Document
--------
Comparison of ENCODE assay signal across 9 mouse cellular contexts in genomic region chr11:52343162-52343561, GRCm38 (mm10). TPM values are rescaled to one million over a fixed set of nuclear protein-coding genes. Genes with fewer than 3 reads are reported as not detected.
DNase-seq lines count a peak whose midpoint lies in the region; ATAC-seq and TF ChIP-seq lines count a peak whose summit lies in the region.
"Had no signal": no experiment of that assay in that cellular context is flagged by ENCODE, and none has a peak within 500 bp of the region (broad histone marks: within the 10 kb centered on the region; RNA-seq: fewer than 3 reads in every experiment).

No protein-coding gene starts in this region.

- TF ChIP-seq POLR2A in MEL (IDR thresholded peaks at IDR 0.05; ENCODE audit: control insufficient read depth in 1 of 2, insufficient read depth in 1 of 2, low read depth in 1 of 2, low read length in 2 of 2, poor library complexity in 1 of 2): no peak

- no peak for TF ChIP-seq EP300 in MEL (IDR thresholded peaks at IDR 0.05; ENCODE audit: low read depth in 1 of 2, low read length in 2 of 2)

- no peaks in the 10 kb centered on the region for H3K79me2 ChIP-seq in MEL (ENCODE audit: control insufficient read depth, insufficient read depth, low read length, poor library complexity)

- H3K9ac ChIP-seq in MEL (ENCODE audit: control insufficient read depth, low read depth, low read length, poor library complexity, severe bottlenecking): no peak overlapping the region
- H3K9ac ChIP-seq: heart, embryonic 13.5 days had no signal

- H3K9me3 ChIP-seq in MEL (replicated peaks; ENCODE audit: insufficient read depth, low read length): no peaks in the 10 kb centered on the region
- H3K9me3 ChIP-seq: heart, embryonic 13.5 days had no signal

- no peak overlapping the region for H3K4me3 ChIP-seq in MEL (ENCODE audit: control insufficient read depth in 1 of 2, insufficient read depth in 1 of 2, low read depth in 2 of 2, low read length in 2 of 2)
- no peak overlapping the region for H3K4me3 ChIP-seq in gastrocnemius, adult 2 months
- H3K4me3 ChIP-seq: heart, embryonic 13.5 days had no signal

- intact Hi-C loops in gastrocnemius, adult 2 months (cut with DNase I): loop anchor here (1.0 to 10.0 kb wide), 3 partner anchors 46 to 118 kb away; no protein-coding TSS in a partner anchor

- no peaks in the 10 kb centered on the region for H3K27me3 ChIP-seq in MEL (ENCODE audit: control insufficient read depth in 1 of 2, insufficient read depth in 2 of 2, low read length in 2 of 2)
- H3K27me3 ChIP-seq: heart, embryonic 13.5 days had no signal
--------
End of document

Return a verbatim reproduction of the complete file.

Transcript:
Comparison of ENCODE assay signal across 9 mouse cellular contexts in genomic region chr11:52343162-52343561, GRCm38 (mm10). TPM values are rescaled to one million over a fixed set of nuclear protein-coding genes. Genes with fewer than 3 reads are reported as not detected.
DNase-seq lines count a peak whose midpoint lies in the region; ATAC-seq and TF ChIP-seq lines count a peak whose summit lies in the region.
"Had no signal": no experiment of that assay in that cellular context is flagged by ENCODE, and none has a peak within 500 bp of the region (broad histone marks: within the 10 kb centered on the region; RNA-seq: fewer than 3 reads in every experiment).

No protein-coding gene starts in this region.

- TF ChIP-seq POLR2A in MEL (IDR thresholded peaks at IDR 0.05; ENCODE audit: control insufficient read depth in 1 of 2, insufficient read depth in 1 of 2, low read depth in 1 of 2, low read length in 2 of 2, poor library complexity in 1 of 2): no peak

- no peak for TF ChIP-seq EP300 in MEL (IDR thresholded peaks at IDR 0.05; ENCODE audit: low read depth in 1 of 2, low read length in 2 of 2)

- no peaks in the 10 kb centered on the region for H3K79me2 ChIP-seq in MEL (ENCODE audit: control insufficient read depth, insufficient read depth, low read length, poor library complexity)

- H3K9ac ChIP-seq in MEL (ENCODE audit: control insufficient read depth, low read depth, low read length, poor library complexity, severe bottlenecking): no peak overlapping the region
- H3K9ac ChIP-seq: heart, embryonic 13.5 days had no signal

- H3K9me3 ChIP-seq in MEL (replicated peaks; ENCODE audit: insufficient read depth, low read length): no peaks in the 10 kb centered on the region
- H3K9me3 ChIP-seq: heart, embryonic 13.5 days had no signal

- no peak overlapping the region for H3K4me3 ChIP-seq in MEL (ENCODE audit: control insufficient read depth in 1 of 2, insufficient read depth in 1 of 2, low read depth in 2 of 2, low read length in 2 of 2)
- no peak overlapping the region for H3K4me3 ChIP-seq in gastrocnemius, adult 2 months
- H3K4me3 ChIP-seq: heart, embryonic 13.5 days had no signal

- intact Hi-C loops in gastrocnemius, adult 2 months (cut with DNase I): loop anchor here (1.0 to 10.0 kb wide), 3 partner anchors 46 to 118 kb away; no protein-coding TSS in a partner anchor

- no peaks in the 10 kb centered on the region for H3K27me3 ChIP-seq in MEL (ENCODE audit: control insufficient read depth in 1 of 2, insufficient read depth in 2 of 2, low read length in 2 of 2)
- H3K27me3 ChIP-seq: heart, embryonic 13.5 days had no signal